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Chukwa >> mail # dev >> [DISCUSS] Applying commit-then-review


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Re: [DISCUSS] Applying commit-then-review
I can see advantages to both CTR and RTC. For bugs and even modest
changes, yes CTR seems fine. Recent examples where I would have
preferred to do that include:

https://issues.apache.org/jira/browse/CHUKWA-517
https://issues.apache.org/jira/browse/CHUKWA-518
https://issues.apache.org/jira/browse/CHUKWA-519

Bigger changes though, especially ones that have an external face on
them, like the recent REST API features, are good to have more of a
feedback gathering RTC phase, like these:

https://issues.apache.org/jira/browse/CHUKWA-515
https://issues.apache.org/jira/browse/CHUKWA-520

A few questions a have though about CTR:

- Bernd, from your initial comments it sounds like in some cases you
don't even have a JIRA filed with the commit. Is that the case? I've
always thought that a commit should really have a JIRA just for
tracking, but I can change that thinking. Can you elaborate on how you
see JIRA playing into CTR?

- Similarly, it sounds like patches aren't needed with CTR. The
downside of this is that others can't easily apply the patch to a
release distribution and rebuild (something I do all the time). I'd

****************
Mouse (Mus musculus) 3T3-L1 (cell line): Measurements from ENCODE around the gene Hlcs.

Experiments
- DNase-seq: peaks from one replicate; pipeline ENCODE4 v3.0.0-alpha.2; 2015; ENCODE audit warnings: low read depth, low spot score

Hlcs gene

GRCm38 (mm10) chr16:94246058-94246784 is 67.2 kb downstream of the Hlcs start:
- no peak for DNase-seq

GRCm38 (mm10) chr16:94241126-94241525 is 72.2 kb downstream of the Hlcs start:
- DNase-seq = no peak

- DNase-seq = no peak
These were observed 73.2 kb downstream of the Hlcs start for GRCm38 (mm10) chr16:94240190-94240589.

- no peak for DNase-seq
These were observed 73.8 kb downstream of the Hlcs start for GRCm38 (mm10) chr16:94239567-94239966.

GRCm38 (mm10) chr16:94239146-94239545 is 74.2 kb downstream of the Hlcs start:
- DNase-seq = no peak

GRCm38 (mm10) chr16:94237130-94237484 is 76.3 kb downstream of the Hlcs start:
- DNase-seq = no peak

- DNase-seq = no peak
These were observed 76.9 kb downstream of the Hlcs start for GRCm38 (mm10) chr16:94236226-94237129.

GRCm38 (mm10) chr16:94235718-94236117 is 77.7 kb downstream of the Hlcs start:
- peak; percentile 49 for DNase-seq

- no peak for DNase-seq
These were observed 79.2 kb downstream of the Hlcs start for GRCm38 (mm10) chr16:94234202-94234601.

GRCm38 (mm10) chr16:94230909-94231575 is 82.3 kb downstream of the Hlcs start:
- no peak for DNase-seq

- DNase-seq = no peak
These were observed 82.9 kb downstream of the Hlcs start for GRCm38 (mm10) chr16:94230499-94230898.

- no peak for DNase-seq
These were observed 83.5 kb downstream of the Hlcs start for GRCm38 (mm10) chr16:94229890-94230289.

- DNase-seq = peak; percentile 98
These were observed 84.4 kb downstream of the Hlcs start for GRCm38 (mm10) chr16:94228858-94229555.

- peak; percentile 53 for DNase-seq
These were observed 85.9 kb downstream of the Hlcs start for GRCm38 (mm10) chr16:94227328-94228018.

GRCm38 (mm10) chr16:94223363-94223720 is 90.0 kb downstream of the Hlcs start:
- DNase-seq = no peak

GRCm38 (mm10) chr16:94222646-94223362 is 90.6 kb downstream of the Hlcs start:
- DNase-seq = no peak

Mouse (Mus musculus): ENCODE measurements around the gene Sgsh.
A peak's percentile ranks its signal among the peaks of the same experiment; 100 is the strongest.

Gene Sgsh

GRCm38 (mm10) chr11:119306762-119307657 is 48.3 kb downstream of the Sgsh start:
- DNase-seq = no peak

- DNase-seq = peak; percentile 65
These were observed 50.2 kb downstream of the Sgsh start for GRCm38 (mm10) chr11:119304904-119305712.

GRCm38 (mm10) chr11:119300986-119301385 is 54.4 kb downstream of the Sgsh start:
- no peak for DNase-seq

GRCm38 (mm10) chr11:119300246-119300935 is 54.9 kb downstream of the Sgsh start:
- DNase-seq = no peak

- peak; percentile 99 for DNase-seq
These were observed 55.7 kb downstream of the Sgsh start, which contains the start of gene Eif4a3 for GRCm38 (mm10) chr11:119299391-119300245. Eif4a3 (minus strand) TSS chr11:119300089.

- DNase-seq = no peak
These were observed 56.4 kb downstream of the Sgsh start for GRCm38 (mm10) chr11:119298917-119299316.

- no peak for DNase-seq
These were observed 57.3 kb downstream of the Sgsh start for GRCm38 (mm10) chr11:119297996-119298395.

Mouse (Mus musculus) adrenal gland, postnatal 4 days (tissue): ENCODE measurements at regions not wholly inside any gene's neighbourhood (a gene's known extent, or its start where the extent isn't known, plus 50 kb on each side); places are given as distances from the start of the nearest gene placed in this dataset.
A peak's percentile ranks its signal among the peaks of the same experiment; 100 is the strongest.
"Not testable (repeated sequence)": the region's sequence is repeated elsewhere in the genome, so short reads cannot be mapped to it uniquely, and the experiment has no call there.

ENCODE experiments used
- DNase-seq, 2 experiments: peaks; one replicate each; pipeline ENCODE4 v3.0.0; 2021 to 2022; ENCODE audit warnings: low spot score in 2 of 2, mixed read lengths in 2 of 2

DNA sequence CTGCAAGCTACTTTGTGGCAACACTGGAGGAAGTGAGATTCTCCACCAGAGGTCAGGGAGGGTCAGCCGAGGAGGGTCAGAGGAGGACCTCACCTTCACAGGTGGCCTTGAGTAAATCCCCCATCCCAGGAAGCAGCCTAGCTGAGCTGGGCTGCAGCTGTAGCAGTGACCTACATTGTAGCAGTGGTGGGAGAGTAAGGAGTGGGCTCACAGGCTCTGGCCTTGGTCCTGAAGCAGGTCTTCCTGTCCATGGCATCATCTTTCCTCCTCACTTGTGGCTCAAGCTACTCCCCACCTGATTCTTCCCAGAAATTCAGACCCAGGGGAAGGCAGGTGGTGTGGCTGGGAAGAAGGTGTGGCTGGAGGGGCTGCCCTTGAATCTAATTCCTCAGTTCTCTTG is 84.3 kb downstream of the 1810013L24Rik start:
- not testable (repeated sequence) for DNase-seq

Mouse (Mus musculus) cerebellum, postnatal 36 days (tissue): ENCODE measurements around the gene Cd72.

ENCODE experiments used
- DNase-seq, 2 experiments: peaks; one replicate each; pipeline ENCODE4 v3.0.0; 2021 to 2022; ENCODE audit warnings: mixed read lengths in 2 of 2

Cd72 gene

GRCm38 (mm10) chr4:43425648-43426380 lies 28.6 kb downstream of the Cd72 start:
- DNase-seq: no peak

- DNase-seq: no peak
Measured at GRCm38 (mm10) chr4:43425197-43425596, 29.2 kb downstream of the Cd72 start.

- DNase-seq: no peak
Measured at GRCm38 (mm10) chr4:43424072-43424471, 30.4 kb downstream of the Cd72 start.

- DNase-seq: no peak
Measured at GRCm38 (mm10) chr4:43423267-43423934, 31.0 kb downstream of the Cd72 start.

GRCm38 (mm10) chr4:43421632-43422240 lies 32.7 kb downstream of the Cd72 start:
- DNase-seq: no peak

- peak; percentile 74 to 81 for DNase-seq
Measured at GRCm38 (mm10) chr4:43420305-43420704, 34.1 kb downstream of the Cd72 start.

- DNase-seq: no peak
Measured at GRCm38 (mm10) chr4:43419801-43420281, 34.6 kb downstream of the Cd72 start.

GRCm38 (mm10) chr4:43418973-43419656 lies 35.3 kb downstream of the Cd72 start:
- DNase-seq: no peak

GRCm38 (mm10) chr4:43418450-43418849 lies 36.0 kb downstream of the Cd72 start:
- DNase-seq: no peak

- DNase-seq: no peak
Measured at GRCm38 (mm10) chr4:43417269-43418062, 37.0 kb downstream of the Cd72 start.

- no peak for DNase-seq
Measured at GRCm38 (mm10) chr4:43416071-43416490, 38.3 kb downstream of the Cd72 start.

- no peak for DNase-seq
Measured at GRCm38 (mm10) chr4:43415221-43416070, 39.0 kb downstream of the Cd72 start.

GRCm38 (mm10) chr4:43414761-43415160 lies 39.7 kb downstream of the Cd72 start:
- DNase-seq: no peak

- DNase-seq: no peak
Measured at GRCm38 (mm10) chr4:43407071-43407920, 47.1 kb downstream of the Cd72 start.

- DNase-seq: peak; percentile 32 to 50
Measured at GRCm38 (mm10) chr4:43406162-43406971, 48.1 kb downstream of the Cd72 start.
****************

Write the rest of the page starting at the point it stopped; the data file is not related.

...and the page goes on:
think if it's worth committing, it's worth having a patch file for
others to apply. Any thoughts around this?

I generally like the discussion around how to become more agile
though, since I see many benefits to be had there. I recently skimmed
some of the CTR discussion on the apache site and thought to myself
that that sounds different than what we're doing.

On Mon, Sep 13, 2010 at 1:14 PM, Ariel Rabkin <[EMAIL PROTECTED]> wrote:
>
> Our methodology is actually some hybrid; something like "wait for
> potential review", then commit.  Usually I'll commit after a few days
> if nobody objected or commented.  (I try to say explicitly when I'll
> time out waiting for comments.)  And most of the patch review is
> fairly cursory.
>
> I agree that the full rigor of RTC is probably unnecessary.  I do like
> it, however, for bigger changes, particularly those that alter the
> architecture or user visible feature set.
>
> Is it reasonable to say "for bugs, CTR is fine, and only file a JIRA
> and wait for review if it's going to break something"?
>
> --Ari
>
> On Mon, Sep 13, 2010 at 12:58 PM, Bernd Fondermann
> <[EMAIL PROTECTED]> wrote:
> > Hi,
> >
> > If I understand correctly, Chukwa is following the review-then-commit
> > (RTC) pattern: Before every commit, a patch gets posted to a JIRA and
> > only on positive feedback it is committed.
> > As far as I can see, this is inherited from Hadoop's policies.
> > However, most projects at the ASF apply commit-then-review (CTR). CTR
> > has the advantage of being more agile, requiring less work (creating
> > issue, patch file, attaching it, waiting for feedback etc.) while
> > providing full oversight:
> > Every commit is reviewed by other committers after it happened, can be
> > discussed, reverted, improved etc. as a 'work in progress'.
> > It is best practice in CTR-mode to selectively use RTC, e.g. for big
> > patches or for potentially delicate commits.
> >
> > I think Chukwa would profit from changing to CTR, so I'd like to know
> > what you think about it.
> >
> > Thanks,
> >
> >   Bernd
> >
>
>
>
> --
> Ari Rabkin [EMAIL PROTECTED]
> UC Berkeley Computer Science Department